Productivity is one of the key drivers of economic success. The more productive a country's workers are, the more value they can bring to their employers and therefore their home nation's economy. New research from business-to-business marketplace Expert Market has shed some light on where in the world people are the most productive. Show More Summary
If Hillary Clinton wants to beat the Republican nominee in November, she needs to start adopting Trump’s progressive-sounding economic proposals. In other words, she needs to embody Bernie Sanders, and fast.
Xi Jinping looks well along the way of taking over economic decision-making from Li Keqiang, but he’s seizing such power at just about the worst possible time.
The South African government instituted new rules for Black Economic Empowerment (BEE). The purpose of the regulations was to help black South Africans empower themselves in the workplace and economy. The problem with programs like BEE...Show More Summary
Welcome to the Week in Business, a look at some of the biggest stories in business and economics.
Now a study has attached numbers to what we’ve known for a long time: giving attention to terrorists encourages terrorism. A study by Michael Jetter, professor at the School of Economics and Finance at Universidad EAFIT in Medellín,Show More Summary
A look at how two Brazilian organizations are weathering the country’s economic storm.
The Economic Singularity: Artificial intelligence and the death of capitalism.. This new book from best-selling AI writer Calum Chace argues that within a few decades, most humans will not be able to work for money. A strong claim! This … Continue reading ?
The Trans-Siberian Railway (TSR) laid its final ties between Moscow and Vladivostok 100 years ago this month, concluding a 25-year project first set into motion by Tsar Alexander III. His original motivation was economic—how best to connect and develop remote Siberia?—but the ambitious project has since become a point of national pride.
Rarely is New York Times columnist Paul Krugman wrong in his political or economic conclusions; the man makes an error about as infrequently as Halley’s Comet is visible from Earth. However, there was one tiny flaw in his July 18 post about the GOP’s march towards mania. Krugman correctly noted that he was one of... Read more »
All that stuff you hear about how teachers unions protect bad teachers through the evils of due process and their general uniony badness? A new study for the National Bureau of Economic Research says nuh-uh. EduShyster interviews the...Show More Summary
For the past decade, President Erdogan has championed Turkish economic renaissance, a powerful boom that has been fundamental to his popularity and ascending political power. Unfortunately, it morphed into a Credit-fueled Bubble. The post Doug Noland’s Credit Bubble Bulletin: Don’t Mess with Turkey was originally published at The Wall Street Examiner. Follow the money!
In a new working paper from the Center for Economic Policy Research, scholars look at the trading records of shareholders, directors and top executives of major financial institutions in the runup to the crash of 2007, and find thatShow More Summary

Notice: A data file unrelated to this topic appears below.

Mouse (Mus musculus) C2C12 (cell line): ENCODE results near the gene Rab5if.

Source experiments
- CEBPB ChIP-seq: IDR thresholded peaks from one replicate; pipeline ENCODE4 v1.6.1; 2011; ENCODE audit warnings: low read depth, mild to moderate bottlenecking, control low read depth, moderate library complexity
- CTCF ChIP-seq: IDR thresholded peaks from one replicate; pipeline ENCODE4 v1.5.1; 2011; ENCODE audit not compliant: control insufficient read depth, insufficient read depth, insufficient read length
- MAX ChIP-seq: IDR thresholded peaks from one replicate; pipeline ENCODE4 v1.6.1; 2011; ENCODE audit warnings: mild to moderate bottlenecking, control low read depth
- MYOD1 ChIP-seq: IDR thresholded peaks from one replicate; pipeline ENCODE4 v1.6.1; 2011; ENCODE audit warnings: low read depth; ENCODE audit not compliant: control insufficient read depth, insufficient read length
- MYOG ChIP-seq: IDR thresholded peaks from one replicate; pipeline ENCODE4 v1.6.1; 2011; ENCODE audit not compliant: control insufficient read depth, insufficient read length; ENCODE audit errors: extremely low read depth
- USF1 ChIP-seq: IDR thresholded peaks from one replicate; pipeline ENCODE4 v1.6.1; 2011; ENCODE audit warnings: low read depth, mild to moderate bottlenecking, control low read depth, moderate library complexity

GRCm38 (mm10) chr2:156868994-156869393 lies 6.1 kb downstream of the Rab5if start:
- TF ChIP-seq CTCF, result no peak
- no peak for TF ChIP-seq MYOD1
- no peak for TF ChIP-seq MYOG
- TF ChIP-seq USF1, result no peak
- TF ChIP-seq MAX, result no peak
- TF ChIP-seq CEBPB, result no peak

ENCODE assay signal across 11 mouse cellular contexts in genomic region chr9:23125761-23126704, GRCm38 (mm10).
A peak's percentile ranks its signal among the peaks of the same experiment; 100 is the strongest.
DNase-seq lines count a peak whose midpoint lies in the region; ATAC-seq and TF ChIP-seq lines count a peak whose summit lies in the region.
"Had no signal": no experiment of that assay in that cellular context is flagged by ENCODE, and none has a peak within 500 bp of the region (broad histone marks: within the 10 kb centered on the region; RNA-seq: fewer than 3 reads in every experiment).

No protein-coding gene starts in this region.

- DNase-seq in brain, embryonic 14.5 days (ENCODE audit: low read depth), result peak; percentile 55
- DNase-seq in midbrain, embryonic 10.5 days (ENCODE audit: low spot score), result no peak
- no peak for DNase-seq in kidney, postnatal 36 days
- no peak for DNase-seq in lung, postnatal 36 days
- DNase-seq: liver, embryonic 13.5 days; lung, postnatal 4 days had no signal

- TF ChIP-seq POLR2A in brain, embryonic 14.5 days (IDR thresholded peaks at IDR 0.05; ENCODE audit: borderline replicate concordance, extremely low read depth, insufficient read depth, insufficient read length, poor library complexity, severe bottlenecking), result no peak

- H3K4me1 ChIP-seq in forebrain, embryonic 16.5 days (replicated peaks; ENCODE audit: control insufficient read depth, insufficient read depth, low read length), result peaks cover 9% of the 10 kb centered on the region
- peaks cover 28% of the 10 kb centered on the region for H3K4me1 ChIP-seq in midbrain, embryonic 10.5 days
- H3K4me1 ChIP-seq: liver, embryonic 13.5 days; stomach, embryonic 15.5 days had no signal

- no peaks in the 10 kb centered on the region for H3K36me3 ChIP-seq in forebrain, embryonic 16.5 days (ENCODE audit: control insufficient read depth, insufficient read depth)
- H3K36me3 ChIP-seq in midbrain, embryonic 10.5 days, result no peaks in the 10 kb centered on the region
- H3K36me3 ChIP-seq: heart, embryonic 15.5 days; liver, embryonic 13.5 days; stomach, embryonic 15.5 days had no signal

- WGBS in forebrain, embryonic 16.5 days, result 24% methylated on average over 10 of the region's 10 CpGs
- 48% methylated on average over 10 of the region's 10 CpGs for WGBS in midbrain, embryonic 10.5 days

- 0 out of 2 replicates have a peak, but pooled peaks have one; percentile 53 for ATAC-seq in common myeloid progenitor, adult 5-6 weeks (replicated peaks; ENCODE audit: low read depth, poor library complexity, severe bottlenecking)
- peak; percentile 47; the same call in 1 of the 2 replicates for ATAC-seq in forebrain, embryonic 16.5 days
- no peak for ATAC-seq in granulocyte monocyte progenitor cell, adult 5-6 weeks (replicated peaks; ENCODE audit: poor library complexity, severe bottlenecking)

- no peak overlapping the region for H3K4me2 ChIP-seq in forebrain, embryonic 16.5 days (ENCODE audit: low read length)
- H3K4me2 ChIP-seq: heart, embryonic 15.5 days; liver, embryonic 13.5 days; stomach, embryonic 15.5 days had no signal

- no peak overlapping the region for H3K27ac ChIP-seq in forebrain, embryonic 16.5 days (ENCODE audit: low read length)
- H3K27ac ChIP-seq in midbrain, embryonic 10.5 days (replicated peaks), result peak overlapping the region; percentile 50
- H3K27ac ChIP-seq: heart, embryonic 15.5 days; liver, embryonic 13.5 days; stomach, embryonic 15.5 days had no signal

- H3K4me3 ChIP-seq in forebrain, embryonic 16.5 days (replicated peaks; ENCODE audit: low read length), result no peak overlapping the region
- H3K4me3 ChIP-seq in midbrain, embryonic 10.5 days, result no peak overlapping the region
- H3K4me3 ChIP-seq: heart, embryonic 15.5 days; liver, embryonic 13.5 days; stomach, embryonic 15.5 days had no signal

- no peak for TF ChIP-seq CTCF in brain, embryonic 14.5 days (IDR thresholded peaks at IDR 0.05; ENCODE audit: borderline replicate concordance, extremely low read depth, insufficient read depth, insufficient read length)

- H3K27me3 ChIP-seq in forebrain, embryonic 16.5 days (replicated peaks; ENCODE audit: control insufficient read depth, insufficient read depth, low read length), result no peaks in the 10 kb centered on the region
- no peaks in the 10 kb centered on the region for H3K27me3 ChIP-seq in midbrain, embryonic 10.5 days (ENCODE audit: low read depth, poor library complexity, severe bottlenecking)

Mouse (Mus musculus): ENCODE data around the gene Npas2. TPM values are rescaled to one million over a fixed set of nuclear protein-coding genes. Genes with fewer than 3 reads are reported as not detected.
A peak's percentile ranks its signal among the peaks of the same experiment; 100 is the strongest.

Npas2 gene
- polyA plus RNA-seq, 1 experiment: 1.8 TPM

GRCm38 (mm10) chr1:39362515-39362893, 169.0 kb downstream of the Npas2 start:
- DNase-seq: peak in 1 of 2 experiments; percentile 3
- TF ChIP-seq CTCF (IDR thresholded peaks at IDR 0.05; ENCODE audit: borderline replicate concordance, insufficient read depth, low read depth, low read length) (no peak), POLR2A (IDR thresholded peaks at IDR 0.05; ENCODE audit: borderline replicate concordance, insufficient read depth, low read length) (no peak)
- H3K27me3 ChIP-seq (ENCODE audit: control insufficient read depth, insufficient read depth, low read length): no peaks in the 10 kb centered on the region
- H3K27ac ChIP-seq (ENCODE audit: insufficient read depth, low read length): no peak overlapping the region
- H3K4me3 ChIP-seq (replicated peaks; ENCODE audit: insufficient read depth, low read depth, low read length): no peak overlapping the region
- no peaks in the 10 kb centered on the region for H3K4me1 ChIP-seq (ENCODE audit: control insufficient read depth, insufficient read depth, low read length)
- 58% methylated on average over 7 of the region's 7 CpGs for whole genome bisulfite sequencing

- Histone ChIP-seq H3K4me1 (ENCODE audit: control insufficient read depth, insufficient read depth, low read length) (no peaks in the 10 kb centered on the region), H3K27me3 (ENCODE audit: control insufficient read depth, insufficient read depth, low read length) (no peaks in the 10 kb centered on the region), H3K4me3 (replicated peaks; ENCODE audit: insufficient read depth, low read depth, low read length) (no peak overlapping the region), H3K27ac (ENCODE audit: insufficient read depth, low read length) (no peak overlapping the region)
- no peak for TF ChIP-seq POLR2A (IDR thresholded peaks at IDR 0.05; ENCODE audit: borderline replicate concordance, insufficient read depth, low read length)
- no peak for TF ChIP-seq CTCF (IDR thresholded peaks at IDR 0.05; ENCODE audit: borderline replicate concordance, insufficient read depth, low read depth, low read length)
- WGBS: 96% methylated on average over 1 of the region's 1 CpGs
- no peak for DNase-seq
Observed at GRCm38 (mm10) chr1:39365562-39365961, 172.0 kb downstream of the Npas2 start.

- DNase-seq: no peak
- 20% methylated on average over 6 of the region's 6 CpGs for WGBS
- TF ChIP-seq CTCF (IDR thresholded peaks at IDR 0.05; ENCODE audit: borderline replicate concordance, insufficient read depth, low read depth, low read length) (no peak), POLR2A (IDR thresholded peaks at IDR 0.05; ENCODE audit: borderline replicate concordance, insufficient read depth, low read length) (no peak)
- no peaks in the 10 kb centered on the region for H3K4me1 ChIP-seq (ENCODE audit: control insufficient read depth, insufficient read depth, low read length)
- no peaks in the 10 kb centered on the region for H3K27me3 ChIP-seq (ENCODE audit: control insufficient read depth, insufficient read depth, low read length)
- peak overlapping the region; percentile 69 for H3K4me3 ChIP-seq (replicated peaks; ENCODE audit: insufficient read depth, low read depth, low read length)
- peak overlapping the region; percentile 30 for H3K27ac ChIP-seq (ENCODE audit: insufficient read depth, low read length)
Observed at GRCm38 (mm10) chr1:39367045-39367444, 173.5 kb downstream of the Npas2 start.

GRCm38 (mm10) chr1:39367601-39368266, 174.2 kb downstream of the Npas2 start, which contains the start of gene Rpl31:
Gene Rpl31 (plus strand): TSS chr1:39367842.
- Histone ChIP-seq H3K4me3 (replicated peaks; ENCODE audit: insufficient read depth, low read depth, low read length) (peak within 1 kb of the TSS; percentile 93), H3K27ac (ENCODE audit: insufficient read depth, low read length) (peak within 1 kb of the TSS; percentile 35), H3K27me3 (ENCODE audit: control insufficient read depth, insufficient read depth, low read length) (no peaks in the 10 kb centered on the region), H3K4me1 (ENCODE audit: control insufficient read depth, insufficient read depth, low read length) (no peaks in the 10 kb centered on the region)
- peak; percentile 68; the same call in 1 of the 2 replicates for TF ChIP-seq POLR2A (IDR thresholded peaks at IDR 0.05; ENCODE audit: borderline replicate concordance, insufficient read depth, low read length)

Spillovers of the Neo-Keynesian monetary policies exercised by the world’s central banks have affected global economic growth, exacerbating disinvestment on Main Street and fueling gains in fixed-income value, thus normalizing monetary conditions in the US and Japan a desirable object for international manufacturers, traders and services providers.
The current real estate supply in the U.S. is not keeping up with demand. The combination of the 2008 credit crisis and the subsequent liquidity crunch subdued global economic growth, and stringent banking regulations have sharply curtailed and inhibited new real estate development.
It's a strange time in the financial markets, and that's a problem for investors. The solution may be to start focusing on big ideas. Here's the issue: Stocks are at record highs, but not because forecasts for earnings and economic growth...Show More Summary
When we hear a person's words, we also try to imagine why they're saying them. Most of us suck at this. Economics used to operate under the belief that people are rational actors. Behavioral economists came along and said that's crazy—there's no such thing as a rational actor. Show More Summary
Submitted by Jay Kawatsky via The National Interest, Artificial measures to stave off a downturn will only make it much worse. Describing what he called the “crack-up boom”, Ludwig von Mises, the great Austrian economist, said: The boom cannot continue indefinitely. Show More Summary
If you think about it from a crypto economics perspective, what happened to Bitcoin this week with the inclusion of Ethereum on Coinbase is frankly devastating to Bitcoin's brand image - and utility. Coinbase, founded in 2012, sitting on a fat 4.1 million customer userbase, and backed by some of the deepest pockets in Silicon Valley... Show More Summary
President Obama revealed what he really thinks of Donald Trump and his policies. Hillary Clinton also attacked Trump - calling him a “fraud”. Trump wasted no...